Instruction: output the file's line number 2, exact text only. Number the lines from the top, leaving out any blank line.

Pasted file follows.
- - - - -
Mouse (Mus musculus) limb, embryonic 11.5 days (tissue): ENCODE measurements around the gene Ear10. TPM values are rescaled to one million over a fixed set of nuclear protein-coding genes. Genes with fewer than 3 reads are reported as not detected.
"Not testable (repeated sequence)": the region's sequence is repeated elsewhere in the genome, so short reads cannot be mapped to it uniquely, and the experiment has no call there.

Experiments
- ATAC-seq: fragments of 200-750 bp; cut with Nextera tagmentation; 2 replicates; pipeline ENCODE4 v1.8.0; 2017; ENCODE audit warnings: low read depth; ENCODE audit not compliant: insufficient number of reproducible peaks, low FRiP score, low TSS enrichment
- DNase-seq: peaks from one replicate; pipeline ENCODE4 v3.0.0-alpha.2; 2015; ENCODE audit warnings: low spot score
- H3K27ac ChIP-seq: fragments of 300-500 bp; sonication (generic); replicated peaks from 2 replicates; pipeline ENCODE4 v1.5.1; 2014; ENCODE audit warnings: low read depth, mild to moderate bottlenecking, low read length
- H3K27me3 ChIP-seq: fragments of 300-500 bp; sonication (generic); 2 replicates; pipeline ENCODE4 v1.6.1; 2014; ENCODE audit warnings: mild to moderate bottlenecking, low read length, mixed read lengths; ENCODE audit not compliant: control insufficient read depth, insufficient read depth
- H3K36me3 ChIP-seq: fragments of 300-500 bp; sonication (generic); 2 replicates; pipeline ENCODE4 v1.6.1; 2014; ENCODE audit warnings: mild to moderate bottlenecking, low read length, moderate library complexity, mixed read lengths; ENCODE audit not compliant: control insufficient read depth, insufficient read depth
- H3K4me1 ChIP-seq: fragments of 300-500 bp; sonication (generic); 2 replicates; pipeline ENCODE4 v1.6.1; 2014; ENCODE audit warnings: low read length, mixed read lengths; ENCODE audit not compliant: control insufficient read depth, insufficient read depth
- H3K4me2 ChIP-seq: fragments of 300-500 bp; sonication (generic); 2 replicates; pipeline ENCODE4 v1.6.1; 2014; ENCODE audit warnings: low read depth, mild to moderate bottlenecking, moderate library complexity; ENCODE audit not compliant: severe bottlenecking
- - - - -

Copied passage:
"Not testable (repeated sequence)": the region's sequence is repeated elsewhere in the genome, so short reads cannot be mapped to it uniquely, and the experiment has no call there.